It Could Never Happen Here
by Martin Wilson
Issue #19 • June 18, 2014•Buy Now!
Miles isn’t involved in athletics. He doesn’t participate in any extracurricular activities. He belongs to no clubs. He has stopped attending the meetings of his church’s youth group—in fact, he has stopped attending church altogether. He doesn’t have any friends, really. He has a lot of spare time.
Oh sure, there’s homework—plenty of it. And chores. He mows the grass in the spring and summer, or rakes the leaves in the fall. He sometimes helps his mother with grocery shopping, or by vacuuming and dusting. But mostly he stays at home, watching movies and scribbling in his notebooks.
“Scribbling.” That’s his mother’s word for it. As if what he’s doing is silly, no more than doodling with words.
“What are you writing in there?” his older sister Judy asks—sounding suspicious.
“Nothing,” he says. Or, “None of your business.”
“Like I care anyway.”
But he knows better. He hides these notebooks in an old emptied-out Trivial Pursuit box on a shelf in his closet, in case she tries any snooping.
Martin Wilson was born and grew up in Tuscaloosa, Alabama. He received a BA from Vanderbilt University and an MFA from the University of Florida, where one of his short stories received a Henfield/Transatlantic Review Award. His debut novel, What They Always Tell Us, won the Alabama Author Award for best young adult book and was also a finalist for a Lambda Literary Award. He’s currently at work on his second novel. He lives in New York City. Visit him at www.martinwilsonwrites.com.
Patrick Ryan on It Could Never Happen Here
Miles has a secret. Well, he has more than one. But the biggest—maybe—is that he spends a lot of time writing movies that will never be made. Movies that only exist in a series of spiral-bound notebooks. Movies that have adventure, romance, heartache, and betrayal. Movies that star his classmates.
The head of the cheerleading squad might star as the scientist who suffers a mental breakdown. The cocky jock who picks on him during lunch might star as the abusive family patriarch. The clique-ish girl who’s too stuck up to say hello might star as the overbearing, middle-aged mother. And the shy, sweet boy who’s known as a freak and a loner? He just might play the hero who triumphs against all odds.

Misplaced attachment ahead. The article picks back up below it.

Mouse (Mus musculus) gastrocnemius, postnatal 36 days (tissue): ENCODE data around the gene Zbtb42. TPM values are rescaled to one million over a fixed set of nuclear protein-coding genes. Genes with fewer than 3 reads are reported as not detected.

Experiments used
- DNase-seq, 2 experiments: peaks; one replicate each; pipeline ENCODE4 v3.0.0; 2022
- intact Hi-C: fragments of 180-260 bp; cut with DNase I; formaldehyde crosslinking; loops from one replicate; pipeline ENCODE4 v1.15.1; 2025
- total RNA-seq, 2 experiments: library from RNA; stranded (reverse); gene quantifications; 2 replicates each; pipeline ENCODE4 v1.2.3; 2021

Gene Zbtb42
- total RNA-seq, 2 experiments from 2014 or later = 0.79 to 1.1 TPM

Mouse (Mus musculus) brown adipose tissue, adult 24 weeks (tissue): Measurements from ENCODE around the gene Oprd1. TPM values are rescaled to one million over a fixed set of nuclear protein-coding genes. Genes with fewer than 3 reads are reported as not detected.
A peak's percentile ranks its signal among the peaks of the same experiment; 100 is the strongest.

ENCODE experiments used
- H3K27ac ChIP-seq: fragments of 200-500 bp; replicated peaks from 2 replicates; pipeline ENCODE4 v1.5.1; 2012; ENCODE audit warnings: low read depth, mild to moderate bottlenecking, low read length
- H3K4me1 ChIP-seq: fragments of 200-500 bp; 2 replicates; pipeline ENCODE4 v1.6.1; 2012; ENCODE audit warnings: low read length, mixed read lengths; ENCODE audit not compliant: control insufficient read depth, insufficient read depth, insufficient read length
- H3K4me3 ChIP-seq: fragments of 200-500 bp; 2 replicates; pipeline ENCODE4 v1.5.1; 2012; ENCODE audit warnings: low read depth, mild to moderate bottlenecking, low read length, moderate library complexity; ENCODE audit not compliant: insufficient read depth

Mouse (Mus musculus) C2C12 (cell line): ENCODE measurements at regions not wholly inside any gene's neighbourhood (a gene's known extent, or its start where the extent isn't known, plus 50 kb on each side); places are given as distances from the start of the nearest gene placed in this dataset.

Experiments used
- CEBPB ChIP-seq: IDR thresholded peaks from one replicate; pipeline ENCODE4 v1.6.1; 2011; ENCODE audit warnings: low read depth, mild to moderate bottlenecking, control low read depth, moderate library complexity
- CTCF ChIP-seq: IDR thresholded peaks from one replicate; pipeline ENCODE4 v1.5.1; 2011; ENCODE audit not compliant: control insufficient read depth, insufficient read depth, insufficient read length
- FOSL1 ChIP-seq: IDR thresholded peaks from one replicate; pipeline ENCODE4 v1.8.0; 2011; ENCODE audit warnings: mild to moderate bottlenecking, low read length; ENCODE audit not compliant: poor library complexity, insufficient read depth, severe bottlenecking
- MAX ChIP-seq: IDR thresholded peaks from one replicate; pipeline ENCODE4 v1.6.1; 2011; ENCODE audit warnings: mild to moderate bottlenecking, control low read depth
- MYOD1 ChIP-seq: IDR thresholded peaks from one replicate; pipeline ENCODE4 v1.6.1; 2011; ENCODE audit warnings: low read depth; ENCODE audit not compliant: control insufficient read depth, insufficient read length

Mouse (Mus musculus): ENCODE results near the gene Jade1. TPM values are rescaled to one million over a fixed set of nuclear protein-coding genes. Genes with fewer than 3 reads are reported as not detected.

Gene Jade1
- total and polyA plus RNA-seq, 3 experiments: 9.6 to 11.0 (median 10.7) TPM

Other than these imagined movies, Miles doesn’t think he has much of a life. But he has fond memories of a guy named Jeff who died in recent car crash. And he has a growing fascination with the girl who was driving the car. Not necessarily the stuff for a happy, cinematic ending, but life can be pretty unpredictable, right?
I’m thrilled to present you with the new issue of One Teen Story, Martin Wilson’s “It Could Never Happen Here.” You’ll be happy to dive into Miles’s world, and you might recognize yourself in some of his characters. Get ready for your close-up, because you might even find yourself starring in one of his movies.
Q&A by Patrick Ryan
I was a pretty solitary person in high school. I wasn’t really bullied, and I had some friends at school, but outside of school I mostly just stayed at home and did my own thing. Which is probably why I’m a writer in the first place. All that time to think up stories. But it didn’t stop at movies. I played (and still play) tennis, so back then I created an entirely fake professional tennis circuit, with hundreds of tennis players, complete with tournaments, rankings, matches, all of which I kept meticulous track of. I know that might sound crazy, but these things kept me sane and happy, I guess, and sowed the seeds for my future creative endeavors.
Two, write the novel (or story) that you’d want to read yourself. Otherwise, why bother? We have enough crappy books (and stories) in the world.
Finally, don’t sit down to write thinking you’re going to churn out perfect, beautiful pages and sentences. That will stifle you. Just spit it out. You’ll have plenty of chances to go back and make it better.